BRIC and DanStem welcomes new group leader Luis Arnes Perez – University of Copenhagen

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17 January 2019

BRIC and DanStem welcomes new group leader Luis Arnes Perez

In January 2019 BRIC and DanStem welcomed new junior group leader Luis Arnes Perez.

Since 2009, Arnes has been a postdoc at the Department of Genetics and Development and the Department of Systems Biology, Columbia University, where he worked on the transcriptional regulation of cellular plasticity using genetically modified mouse models. The position at BRIC/DanStem is his first junior group leader position. Arnes is formally hired by The Novo Nordisk Foundation Center for Stem Cell Biology (DanStem), but his research group will be physically hosted at BRIC.

Molecular regulation of cellular identity in pancreas development and cancer

The overall goal of the Arnes group is to understand the molecular regulation of cellular identity in pancreas development and cancer and translate this knowledge into better diagnosis and treatment of pancreatic ductal adenocarcinoma:

-    Our research builds on the premise that cancer is a progressive loss of cellular identity. Terminally differentiated cells in the pancreas have the plasticity to adopt alternative cell fates through dedifferentiation and reprogramming. This cellular plasticity, although considered a physiological process of tissue homeostasis, renders the tissue susceptible to diseases, such as cancer and diabetes. Cell-type specific regulatory programs maintain the identity and function of mature cell types, and although we have a clear picture of the steady-state transcriptional and epigenetic landscape in development and disease, the molecular regulators of cell fate transitions are not well understood. Our goal is to define the mechanism controlling cellular plasticity in pancreas development and cancer, says Arnes.

"A group where all members are allowed to think out loud"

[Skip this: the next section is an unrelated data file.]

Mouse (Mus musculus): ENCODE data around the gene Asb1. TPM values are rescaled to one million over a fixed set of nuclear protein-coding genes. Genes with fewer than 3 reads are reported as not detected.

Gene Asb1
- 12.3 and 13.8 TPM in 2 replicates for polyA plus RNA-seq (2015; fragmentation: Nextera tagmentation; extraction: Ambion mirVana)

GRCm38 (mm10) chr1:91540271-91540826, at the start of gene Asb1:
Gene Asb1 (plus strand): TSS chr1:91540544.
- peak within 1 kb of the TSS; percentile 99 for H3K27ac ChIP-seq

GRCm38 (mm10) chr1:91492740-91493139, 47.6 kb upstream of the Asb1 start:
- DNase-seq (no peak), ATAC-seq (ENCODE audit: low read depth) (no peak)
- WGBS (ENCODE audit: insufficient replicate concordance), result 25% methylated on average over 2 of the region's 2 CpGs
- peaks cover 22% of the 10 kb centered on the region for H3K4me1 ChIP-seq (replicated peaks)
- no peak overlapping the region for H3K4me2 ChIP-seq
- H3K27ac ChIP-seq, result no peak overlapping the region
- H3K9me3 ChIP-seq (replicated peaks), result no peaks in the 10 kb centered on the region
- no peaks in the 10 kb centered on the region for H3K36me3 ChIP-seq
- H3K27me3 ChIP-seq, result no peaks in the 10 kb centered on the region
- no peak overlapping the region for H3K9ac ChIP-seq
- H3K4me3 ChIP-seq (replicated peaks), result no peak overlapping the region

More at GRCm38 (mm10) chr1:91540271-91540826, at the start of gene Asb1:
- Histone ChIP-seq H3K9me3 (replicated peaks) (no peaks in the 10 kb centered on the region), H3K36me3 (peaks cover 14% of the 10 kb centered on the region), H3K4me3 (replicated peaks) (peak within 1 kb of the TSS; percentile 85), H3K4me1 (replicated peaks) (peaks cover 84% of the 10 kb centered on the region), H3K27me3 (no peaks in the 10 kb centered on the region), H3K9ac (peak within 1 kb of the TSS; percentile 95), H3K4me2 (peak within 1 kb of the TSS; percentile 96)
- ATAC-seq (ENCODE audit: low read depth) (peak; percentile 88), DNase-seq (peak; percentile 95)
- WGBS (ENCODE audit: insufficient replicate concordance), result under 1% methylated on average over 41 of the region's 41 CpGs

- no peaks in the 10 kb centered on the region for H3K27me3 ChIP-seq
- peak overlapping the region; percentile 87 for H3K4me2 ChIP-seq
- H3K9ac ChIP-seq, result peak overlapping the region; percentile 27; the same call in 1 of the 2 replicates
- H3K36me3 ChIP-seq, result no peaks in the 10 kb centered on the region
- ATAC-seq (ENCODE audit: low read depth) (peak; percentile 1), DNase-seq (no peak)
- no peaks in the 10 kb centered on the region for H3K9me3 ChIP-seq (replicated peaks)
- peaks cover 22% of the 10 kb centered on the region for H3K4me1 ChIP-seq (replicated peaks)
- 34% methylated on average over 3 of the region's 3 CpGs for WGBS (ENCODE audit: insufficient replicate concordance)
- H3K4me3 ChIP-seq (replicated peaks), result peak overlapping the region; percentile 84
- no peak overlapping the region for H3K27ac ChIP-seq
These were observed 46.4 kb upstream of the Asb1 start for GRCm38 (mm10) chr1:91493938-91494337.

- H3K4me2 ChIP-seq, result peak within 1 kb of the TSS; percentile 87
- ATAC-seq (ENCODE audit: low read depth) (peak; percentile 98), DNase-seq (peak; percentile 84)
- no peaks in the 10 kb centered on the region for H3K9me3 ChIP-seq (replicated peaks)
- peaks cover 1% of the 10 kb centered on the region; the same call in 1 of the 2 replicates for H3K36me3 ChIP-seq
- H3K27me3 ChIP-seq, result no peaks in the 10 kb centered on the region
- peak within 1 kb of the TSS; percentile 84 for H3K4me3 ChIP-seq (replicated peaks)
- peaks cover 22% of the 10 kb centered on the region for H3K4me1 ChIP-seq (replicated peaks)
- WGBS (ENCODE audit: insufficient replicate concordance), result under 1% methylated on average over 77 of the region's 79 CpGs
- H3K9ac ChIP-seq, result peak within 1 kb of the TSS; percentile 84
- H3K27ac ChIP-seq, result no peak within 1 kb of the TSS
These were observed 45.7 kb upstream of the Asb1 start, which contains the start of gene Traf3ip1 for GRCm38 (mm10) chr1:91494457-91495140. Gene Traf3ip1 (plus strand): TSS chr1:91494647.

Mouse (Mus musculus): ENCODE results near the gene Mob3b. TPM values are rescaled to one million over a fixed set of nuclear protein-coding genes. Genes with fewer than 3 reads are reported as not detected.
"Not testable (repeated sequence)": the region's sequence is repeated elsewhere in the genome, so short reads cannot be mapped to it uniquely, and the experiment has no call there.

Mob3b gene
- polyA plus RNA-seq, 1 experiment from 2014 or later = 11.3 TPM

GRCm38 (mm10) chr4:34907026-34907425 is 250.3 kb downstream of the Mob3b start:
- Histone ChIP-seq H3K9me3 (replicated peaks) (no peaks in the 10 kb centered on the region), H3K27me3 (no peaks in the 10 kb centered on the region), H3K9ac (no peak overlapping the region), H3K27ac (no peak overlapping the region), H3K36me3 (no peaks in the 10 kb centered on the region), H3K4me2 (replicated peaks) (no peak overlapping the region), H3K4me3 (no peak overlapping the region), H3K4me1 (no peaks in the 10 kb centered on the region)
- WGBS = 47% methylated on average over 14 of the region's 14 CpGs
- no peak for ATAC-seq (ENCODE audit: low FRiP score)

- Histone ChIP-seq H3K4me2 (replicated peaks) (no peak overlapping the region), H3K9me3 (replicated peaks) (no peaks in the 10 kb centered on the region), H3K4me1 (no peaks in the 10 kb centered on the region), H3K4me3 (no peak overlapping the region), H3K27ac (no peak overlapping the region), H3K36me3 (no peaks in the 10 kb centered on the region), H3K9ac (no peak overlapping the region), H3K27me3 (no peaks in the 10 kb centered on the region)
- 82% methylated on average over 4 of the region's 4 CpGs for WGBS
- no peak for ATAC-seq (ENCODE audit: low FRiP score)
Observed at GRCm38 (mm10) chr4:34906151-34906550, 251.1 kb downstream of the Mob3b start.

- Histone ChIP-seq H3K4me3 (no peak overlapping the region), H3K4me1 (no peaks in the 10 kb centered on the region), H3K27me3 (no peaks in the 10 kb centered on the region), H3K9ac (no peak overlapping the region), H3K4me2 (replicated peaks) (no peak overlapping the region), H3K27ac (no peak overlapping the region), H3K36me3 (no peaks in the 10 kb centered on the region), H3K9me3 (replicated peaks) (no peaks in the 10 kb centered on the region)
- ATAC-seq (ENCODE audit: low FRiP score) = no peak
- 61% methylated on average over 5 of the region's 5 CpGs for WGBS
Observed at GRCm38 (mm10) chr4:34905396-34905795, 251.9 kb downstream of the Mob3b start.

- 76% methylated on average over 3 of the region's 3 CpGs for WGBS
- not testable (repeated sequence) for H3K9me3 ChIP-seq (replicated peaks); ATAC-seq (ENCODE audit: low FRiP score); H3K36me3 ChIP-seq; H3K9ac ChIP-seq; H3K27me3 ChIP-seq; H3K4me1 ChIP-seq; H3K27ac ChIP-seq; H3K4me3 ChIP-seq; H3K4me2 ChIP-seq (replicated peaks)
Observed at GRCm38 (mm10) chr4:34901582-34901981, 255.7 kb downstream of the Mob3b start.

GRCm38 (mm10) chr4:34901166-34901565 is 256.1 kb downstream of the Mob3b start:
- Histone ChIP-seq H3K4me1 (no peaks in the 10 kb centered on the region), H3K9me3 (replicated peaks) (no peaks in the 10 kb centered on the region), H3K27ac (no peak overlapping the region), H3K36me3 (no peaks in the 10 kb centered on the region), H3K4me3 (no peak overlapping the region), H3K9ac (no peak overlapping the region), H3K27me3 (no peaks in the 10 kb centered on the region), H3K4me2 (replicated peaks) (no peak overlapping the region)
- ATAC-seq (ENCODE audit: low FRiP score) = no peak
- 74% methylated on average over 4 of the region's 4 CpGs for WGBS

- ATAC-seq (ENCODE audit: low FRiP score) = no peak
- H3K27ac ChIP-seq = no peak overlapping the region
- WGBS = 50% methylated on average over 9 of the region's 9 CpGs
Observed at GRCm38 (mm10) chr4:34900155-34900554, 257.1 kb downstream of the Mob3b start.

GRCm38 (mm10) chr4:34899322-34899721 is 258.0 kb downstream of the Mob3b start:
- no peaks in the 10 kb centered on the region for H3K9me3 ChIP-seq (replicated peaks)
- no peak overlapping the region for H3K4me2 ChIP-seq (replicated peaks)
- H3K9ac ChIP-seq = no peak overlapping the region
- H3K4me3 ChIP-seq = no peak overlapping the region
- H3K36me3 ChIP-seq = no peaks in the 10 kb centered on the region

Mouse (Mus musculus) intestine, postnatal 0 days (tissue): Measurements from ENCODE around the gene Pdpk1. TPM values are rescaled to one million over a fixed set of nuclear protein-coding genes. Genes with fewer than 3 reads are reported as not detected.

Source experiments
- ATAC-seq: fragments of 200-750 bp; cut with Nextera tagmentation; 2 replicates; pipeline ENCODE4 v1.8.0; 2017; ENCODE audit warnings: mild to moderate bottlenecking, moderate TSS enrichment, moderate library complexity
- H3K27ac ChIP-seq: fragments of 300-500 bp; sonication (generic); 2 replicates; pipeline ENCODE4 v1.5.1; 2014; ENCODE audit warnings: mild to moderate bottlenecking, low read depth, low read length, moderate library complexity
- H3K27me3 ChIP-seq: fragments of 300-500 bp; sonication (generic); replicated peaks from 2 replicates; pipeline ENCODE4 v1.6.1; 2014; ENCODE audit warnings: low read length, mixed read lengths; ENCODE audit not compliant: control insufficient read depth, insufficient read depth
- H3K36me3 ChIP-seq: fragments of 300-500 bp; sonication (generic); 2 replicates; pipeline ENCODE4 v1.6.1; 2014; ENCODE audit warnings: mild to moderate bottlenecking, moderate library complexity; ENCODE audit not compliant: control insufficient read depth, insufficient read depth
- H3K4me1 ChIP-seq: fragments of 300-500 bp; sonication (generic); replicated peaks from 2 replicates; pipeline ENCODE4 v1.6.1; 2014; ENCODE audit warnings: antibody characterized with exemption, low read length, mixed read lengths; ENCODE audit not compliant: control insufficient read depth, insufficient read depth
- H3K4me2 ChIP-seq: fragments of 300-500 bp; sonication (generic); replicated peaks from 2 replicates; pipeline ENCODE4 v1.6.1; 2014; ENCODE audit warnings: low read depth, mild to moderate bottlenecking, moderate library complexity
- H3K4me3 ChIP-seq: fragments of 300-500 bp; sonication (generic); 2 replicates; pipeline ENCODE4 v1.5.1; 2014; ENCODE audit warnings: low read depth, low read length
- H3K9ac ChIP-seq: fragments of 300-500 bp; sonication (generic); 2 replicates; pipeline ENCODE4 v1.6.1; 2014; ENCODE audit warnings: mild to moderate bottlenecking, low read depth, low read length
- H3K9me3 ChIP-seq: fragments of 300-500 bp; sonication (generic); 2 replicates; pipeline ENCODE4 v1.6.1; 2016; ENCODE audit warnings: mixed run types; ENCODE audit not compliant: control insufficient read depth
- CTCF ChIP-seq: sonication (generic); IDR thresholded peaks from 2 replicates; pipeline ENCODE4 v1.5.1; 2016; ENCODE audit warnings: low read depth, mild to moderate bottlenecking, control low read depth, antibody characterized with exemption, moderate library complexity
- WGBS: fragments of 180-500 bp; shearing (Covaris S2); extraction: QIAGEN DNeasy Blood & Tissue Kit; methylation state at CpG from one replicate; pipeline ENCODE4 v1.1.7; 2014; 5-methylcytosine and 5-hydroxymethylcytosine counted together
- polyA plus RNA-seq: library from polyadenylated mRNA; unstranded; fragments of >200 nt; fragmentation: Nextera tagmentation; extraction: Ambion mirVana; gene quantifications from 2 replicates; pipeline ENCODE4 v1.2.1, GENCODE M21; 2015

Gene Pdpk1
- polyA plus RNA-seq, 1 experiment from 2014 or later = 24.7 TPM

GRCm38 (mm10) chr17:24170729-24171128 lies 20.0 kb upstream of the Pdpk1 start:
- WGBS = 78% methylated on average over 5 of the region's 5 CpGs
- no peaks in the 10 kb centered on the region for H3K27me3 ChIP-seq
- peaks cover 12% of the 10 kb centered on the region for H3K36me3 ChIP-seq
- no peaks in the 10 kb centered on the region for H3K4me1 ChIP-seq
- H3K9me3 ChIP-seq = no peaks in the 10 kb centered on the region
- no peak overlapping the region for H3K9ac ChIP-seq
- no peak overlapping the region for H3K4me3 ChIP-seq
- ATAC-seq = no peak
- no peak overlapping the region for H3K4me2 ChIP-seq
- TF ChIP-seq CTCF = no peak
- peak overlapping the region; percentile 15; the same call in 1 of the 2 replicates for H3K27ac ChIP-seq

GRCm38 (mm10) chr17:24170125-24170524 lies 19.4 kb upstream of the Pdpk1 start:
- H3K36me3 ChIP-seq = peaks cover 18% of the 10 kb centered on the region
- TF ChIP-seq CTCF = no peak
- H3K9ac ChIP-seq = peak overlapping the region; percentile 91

The desire to start his own research group arose early in Luis Arnes career and had continued to grow during his graduate and postgraduate studies at Columbia. Besides a strong passion for science, he is driven by the personal satisfaction he derives from managing scientific research projects and communicating his research to academic and non-academic audiences. Furthermore, he feels a strong responsibility to teach, train and mentor the next generation of scientists:

-    I always had in mind starting a group where all members are allowed to think out loud. That is the environment where I always wanted to work, and DanStem and BRIC at the University of Copenhagen gave me the opportunity to make it happen, says Arnes

During his postdoctoral training, he volunteered for lecturing in graduate programs and participated in workshops and management courses organized by the Office of Postdoctoral Affairs and the Center for teaching and learning at Columbia University. He feels fortunate to have had mentors who gave him the time to develop skills other than laboratory techniques:

-    The research experience and management training made me realize that running a research laboratory is a multifaceted approach to science. At the end of my postdoctoral training, I had the opportunity to put in practice my training leading a multidisciplinary research project in the area of functional genomics in oncology. I managed data, budgets, and timelines, as well as hiring and managing research personnel. It was a fascinating and fulfilling experience that I will continue to develop in the future, says Arnes.

Bridging development and cancer biology at DanStem and BRIC

To launch his independent research career, Arnes looked for an interdisciplinary and translational environment and found BRIC/DanStem to be a perfect match. He highlights BRICs outstanding research facilities, international projection, and strong educational programmes as elements that will allow him to grow as a young group leader. Finally, he emphasizes the BRIC/DanStem alliance as a perfect platform for pursuing his scientific objectives:

-    My research plan builds on the premise that cancer is a disease of differentiation. Cancer co-opts developmental pathways and endows cancerous cells with enhanced growth, resistance to therapy and invasive capabilities. My group will interact with research groups with renowned international expertise in developmental biology at DanStem at the University of Copenhagen. I expect to bridge the outstanding research in development and cancer biology at DanStem and BRIC. The collegiality and scientific environment at both Centres and in the Copenhagen area is the perfect setting to develop my research program, says Arnes.